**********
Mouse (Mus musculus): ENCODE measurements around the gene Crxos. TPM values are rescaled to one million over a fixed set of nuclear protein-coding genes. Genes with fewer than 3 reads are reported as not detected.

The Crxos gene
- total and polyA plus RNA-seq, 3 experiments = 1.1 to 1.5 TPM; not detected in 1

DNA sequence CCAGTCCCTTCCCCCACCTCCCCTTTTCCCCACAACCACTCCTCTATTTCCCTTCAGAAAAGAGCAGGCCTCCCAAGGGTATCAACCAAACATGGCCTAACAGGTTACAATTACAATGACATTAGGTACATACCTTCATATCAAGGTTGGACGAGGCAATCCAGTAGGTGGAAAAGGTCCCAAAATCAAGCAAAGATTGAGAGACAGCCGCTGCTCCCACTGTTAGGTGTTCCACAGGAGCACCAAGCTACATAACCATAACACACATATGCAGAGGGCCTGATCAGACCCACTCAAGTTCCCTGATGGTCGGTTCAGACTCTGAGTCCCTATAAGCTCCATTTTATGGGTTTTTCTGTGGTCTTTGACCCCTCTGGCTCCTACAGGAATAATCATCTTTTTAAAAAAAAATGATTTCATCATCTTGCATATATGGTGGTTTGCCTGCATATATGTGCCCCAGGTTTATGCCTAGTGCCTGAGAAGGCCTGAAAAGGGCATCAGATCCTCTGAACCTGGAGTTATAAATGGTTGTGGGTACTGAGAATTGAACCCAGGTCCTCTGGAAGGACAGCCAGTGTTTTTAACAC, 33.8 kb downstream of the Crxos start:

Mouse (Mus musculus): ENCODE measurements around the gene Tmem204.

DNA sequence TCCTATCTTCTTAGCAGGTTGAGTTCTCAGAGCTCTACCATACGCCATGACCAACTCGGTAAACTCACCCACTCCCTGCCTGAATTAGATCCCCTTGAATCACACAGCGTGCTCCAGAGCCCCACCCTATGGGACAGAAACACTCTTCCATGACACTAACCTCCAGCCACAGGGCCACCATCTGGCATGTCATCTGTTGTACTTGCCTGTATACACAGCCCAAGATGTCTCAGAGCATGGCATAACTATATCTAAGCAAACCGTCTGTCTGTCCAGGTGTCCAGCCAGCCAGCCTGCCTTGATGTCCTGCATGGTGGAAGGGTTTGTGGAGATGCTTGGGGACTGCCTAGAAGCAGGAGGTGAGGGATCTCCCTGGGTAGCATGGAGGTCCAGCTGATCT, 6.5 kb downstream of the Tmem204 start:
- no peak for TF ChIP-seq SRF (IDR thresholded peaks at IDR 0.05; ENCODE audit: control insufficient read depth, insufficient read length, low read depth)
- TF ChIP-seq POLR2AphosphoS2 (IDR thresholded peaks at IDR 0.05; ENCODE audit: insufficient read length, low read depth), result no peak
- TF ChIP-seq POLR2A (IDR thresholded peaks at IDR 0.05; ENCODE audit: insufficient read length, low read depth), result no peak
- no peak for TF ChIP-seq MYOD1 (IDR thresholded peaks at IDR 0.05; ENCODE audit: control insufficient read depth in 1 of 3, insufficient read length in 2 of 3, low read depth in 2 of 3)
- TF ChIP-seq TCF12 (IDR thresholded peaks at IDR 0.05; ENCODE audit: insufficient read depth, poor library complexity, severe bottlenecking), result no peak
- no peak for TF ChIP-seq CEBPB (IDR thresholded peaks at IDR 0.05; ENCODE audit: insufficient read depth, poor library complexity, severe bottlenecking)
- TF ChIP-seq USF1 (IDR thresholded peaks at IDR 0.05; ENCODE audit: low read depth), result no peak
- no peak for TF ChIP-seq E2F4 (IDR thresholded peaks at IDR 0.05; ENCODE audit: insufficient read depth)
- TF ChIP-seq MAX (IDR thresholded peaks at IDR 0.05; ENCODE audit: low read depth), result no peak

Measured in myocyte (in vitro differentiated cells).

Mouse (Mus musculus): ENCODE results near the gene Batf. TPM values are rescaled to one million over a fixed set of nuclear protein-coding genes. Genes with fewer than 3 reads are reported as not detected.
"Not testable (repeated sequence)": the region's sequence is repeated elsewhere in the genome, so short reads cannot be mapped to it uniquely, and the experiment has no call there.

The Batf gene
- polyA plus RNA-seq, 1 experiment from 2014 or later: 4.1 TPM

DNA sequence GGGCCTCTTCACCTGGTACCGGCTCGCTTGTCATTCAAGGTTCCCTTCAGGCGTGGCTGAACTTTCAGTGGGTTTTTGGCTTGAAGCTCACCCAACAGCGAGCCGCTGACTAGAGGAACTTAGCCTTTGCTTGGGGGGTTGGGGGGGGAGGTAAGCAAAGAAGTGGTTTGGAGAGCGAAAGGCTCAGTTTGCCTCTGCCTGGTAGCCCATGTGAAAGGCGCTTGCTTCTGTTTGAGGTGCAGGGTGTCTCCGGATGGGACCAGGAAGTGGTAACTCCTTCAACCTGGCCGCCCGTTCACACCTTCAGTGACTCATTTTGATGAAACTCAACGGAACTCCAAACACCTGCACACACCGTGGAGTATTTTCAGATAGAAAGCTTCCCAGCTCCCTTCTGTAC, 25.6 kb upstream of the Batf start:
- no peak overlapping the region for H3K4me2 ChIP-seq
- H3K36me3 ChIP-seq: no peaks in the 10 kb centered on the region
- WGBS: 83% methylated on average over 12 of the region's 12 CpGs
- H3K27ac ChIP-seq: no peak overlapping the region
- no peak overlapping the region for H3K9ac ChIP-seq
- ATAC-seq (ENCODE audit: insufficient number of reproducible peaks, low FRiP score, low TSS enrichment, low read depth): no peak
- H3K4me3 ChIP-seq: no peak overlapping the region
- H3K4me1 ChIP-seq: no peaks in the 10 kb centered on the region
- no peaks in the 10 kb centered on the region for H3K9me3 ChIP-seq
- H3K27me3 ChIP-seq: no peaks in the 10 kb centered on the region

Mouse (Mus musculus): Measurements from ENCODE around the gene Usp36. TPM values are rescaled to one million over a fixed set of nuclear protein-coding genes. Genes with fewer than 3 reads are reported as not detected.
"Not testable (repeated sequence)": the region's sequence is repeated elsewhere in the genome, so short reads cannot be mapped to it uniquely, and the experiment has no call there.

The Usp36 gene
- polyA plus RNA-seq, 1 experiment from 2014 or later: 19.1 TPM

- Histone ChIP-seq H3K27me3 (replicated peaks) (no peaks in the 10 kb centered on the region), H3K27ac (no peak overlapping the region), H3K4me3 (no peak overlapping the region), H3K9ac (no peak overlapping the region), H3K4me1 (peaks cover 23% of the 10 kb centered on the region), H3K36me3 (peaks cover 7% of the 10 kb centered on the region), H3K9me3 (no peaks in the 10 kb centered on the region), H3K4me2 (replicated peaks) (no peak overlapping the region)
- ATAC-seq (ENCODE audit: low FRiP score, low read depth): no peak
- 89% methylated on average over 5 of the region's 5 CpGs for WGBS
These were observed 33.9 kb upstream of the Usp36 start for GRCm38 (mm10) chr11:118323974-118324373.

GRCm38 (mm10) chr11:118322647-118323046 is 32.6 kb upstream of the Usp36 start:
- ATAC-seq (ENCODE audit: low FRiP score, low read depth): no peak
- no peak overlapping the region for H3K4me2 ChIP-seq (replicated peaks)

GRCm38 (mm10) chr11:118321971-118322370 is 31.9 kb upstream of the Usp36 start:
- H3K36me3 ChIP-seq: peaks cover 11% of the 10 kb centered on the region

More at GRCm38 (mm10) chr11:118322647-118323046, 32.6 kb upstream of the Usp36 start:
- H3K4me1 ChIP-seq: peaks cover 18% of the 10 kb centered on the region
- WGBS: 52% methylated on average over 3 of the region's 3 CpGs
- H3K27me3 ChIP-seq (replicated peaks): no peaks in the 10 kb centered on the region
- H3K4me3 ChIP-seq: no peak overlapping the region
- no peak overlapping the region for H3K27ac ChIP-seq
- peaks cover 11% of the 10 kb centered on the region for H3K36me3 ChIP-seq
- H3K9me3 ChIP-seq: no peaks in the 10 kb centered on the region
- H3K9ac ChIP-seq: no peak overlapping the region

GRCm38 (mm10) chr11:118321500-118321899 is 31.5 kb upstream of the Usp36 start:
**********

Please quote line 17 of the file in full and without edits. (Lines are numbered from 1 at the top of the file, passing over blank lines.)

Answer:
Mouse (Mus musculus): ENCODE results near the gene Batf. TPM values are rescaled to one million over a fixed set of nuclear protein-coding genes. Genes with fewer than 3 reads are reported as not detected.